Anton Armstrong is the Harry R. and Thora H. Tosdal Professor of Music at St. Olaf College and Conductor of the St. Olaf Choir, a position he assumed in 1990. He came to this position following ten years in Grand Rapids, Michigan where he served on the faculty of Calvin College and conducted the Campus Choir, the Calvin College Alumni Choir and the Grand Rapids Symphony Chorus.A graduate of St. Olaf College, Anton Armstrong earned a Master of Music degree at the University of Illinois and the Doctor of Musical Arts degree from Michigan State University. He holds membership in several professional societies including the American Choral Directors Association, Choristers Guild, Chorus America, and the International Federation for Choral Music. He also serves as editor of a multicultural choral series for Earthsongs Publications and co-editor of the revised St. Olaf Choral Series for Augsburg Fortress Publishers.
Dr. Armstrong is widely recognized for his work in the area of youth and children’s choral music. He served for over twenty years on the summer faculty of the American Boychoir School, Princeton, New Jersey and held the position of Conductor of the St. Cecilia Youth Chorale, a 75 voice treble chorus based in Grand Rapids, from 1981-1990. He is the founding conductor of the Troubadours, 30-voice boys’ ensemble of the Northfield Youth Choirs since 1991. He currently serves as a member of the Board of Trustees of the American Boychoir School, the Board of Chorus America and the Board of Choristers Guild. In June 1998, he began his tenure as founding conductor of the Oregon Bach Festival Stangeland Family Youth Choral Academy.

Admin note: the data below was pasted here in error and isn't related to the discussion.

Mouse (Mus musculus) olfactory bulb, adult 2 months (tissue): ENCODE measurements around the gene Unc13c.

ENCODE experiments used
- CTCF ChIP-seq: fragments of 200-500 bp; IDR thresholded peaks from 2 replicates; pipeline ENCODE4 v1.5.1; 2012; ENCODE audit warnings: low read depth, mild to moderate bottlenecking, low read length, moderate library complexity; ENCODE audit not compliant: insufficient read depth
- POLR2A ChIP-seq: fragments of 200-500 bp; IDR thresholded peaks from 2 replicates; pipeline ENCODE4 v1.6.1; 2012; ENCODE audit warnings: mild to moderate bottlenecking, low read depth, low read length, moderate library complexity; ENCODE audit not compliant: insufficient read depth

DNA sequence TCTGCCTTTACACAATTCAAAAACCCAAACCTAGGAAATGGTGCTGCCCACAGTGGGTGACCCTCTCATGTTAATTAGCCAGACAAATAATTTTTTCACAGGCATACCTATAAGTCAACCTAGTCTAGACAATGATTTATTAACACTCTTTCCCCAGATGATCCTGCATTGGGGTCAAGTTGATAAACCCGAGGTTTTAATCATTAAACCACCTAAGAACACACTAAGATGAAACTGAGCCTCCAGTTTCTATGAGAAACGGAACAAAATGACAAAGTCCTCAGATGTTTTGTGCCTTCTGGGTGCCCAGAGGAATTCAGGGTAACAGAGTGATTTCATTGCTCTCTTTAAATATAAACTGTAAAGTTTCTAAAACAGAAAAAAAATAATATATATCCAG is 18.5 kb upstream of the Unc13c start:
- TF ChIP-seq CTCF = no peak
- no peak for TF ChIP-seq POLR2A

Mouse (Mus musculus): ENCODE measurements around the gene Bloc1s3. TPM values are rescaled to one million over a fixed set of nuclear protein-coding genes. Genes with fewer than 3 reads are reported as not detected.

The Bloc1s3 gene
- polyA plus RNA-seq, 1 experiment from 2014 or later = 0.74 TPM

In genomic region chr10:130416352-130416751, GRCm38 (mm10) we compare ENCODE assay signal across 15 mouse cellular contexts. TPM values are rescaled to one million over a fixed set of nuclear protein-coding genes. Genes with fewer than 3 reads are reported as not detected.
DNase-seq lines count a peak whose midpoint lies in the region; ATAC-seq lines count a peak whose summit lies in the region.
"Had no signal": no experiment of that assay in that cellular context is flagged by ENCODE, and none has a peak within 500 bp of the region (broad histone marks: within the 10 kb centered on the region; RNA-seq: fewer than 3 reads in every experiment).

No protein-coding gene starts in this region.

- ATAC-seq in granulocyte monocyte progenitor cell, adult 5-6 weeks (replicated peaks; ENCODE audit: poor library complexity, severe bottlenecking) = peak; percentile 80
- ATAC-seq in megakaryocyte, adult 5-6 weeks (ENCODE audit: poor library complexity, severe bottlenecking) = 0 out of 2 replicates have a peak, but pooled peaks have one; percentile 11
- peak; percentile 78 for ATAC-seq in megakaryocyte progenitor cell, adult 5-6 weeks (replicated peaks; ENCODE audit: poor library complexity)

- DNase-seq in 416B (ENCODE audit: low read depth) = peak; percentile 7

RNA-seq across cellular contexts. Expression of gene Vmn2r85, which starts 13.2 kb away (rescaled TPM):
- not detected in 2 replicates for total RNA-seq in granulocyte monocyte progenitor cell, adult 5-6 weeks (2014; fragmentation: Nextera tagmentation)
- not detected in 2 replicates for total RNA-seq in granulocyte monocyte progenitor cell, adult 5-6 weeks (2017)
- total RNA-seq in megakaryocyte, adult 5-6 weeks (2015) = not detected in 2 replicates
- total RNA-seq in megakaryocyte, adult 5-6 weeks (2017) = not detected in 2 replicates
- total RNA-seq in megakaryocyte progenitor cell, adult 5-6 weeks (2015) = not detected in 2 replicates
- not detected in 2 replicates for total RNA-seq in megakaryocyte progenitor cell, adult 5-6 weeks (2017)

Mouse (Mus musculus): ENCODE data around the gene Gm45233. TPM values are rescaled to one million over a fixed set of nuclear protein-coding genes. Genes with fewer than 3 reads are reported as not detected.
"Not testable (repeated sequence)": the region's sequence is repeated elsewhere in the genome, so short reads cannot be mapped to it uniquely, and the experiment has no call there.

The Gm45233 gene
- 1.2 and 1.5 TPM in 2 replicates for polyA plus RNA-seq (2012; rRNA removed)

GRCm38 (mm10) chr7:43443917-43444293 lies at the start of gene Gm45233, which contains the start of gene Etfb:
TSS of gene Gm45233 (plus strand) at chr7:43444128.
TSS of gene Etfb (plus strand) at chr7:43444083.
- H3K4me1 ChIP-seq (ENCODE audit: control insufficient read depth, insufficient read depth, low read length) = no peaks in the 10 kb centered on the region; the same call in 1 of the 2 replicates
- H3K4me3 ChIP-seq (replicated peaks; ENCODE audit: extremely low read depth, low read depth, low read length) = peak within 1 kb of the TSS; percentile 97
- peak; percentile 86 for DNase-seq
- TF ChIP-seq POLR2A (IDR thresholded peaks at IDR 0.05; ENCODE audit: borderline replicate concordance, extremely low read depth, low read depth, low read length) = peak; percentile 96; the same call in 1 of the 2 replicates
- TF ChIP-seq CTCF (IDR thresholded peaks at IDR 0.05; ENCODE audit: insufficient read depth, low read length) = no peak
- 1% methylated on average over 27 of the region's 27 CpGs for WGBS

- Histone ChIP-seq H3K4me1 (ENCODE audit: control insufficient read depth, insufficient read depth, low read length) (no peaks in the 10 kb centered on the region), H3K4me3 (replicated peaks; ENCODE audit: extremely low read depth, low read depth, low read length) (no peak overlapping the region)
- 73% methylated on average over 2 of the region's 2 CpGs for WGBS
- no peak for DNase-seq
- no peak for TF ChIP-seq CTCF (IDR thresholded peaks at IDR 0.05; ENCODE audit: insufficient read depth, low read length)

Anton Armstrong has conducted the St. Olaf Choir in critically acclaimed solo concert performances at the 59th National Conference of the Music Educators National Conference in April 2004, the Sixth World Symposium on Choral Music in August 2002, and at the 1999 National Convention of the American Choral Directors Association in Chicago, Illinois. In February 2005, The St. Olaf Choir shared the stage with the Mormon Tabernacle Choir in presenting the finale concert for the national conference of the American Choral Directors Association at the new Walt Disney Hall in Los Angeles, California.
Assistant Professor of Music — Voice and Choral Conducting
Conductor of Chapel Choir and Viking Chorus